My friend, Jim the Realtor, ran a little stats post which looked at down payments for recent Carmel Valley and Carlsbad sales. He did this in response to an article in our local daily rag of tree origin (here is the online version) in which a remark was made suggesting that investors are twelve deep waiting to scoop up bargain homes.
Hat tip to Jim. I found the down-payment angle brilliant. (Why didn’t I think of that?) It is something we haven’t looked at before here. So, without a clue of what I might find, but with a sense based on our own client interactions and experiences that money is talking in this market, I attempted the same thing for Scripps Ranch.
The following is a graph showing the distribution of down payment percentages for all closed sales in Scripps Ranch over the past thirty days, both attached and detached homes. Keep in mind that information is deemed reliable but not guaranteed. In other words, my source was the Sandicor Multiple Listing Service and tax records; as such, the data is subject to human error on a variety of fronts.
As always, I was looking for a normal distribution; alas the spike at the left end of this graph messed things up – these are all of the FHA loans which required only 3.5% down. Otherwise, the chart underscores that fact that conventional financing without a minimum of 20% down is elusive. This wasn’t the biggest take-away for me, though, but first a quick summary of the high points.
- There were four cases of 100% financing. Three of these occurred at the lower price points (so, a leap might be that we are looking at investors here), while one was for a nearly $1 million sale.
- 14 of the 41 properties, or approximately a little over one-third, were short sales or bank-owned offerings. By property type, about 57% of attached homes fell into the distressed categories, while only about 14% of the detached homes were short sales or bank-owned sales.
- Of the 6 FHA loans, only one involved a distress sale. In other words, competition for the “deals” is fierce, and given a choice, the banks will follow the money every time.
- If you discount the FHA financings, only two “loans” were made with a less than 20% down payment; one was 15% and one was zero down, but the zero down was shown as “private financing” (think “Mom and Dad”).
- The median down payment was 25%. Times, they are a-changin’.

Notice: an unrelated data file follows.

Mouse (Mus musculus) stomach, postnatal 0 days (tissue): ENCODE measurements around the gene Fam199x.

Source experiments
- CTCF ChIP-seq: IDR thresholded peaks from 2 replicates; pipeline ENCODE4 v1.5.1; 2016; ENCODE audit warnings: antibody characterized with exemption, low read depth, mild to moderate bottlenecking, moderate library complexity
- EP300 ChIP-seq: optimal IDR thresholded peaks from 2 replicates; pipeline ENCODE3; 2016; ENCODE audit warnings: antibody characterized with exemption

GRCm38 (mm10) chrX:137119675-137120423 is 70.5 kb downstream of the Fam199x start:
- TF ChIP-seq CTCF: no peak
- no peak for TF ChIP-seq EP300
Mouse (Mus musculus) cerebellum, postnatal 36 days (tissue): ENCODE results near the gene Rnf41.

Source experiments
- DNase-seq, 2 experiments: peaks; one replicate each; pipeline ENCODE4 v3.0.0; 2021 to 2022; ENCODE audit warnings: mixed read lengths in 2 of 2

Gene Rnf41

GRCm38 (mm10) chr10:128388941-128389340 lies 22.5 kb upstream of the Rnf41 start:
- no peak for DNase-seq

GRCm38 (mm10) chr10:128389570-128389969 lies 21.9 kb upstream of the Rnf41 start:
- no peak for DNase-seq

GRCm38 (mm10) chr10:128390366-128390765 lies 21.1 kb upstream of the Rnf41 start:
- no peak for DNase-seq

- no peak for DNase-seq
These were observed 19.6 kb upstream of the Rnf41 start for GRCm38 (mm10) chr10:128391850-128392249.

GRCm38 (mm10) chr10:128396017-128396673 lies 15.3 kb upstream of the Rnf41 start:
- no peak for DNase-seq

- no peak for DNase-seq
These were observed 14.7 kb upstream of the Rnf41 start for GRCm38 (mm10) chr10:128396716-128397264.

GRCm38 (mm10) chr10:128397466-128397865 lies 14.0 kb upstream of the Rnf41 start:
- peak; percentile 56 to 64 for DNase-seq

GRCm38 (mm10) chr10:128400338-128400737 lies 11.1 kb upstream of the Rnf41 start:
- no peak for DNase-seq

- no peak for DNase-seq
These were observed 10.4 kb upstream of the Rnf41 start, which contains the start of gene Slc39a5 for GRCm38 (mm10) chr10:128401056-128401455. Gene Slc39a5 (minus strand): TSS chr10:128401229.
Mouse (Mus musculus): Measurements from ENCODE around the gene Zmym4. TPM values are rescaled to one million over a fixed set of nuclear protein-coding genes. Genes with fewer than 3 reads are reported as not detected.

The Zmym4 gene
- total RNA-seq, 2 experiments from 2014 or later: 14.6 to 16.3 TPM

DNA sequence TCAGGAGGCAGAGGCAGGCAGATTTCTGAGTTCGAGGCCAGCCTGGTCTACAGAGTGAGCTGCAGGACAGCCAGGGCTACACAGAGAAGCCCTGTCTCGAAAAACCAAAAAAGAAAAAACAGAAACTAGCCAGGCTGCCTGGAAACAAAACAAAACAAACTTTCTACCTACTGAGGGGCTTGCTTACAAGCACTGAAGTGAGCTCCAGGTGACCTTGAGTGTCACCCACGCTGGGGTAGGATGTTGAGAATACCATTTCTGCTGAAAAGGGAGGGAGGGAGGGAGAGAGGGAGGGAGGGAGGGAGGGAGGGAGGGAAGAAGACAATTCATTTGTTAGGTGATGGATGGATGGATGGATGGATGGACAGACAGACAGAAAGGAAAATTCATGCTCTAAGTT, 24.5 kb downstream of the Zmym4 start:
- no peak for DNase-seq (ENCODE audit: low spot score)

- 30% of the closings involved a down payment of 30% or more; 25% involved down payments of 40% or more.
Now, for the biggie. Not a single one of the loans in the last thirty days in Scripps Ranch involved a jumbo loan – not one. In every case, the loan amount was below the $697,500 upper tier conforming loan limit for San Diego County. It appears that the larger down payments were not so much that well-funded investors are throwing cash at an opportunity-laden market, but that buyers are doing what it took to keep their loan amount securely in conforming loan land. The corollary is that if they can’t, they aren’t buying.
What does this mean? Well, to me it means that the relative popularity of the lower-priced homes is as much a factor of affordability of the loan as it is anything else. This does not bode well for sellers of homes at the higher price points, because the pool of buyers running around with a quarter of million dollars or more in liquid reserves to put down on their purchase is a rather small one.
True, there are some competitive jumbo loan products out there, but not of the 30-year fixed rate variety. And while competitive 5 and 10-year ARMs are options, they are not, psychologically speaking, crowd pleasers at the moment. Saying “ARM” at the dinner table will likely have someone reaching for a bar of soap.
In Boise, this is admittedly a non-issue; in our high cost market, it is a huge one. Do larger loans carry more risk? When we were enjoying the 100% financing, stated income days, of course. But now, income has to be documented. Buyers have to have a sizeable down payment – skin in the game. The rules have changed. Lenders have necessarily adopted more responsible, conservative practices. It’s time to start paying attention to the jumbo market again.
In San Diego at least, if we want to truly turn the corner on this housing market, jumbo loans hold the key.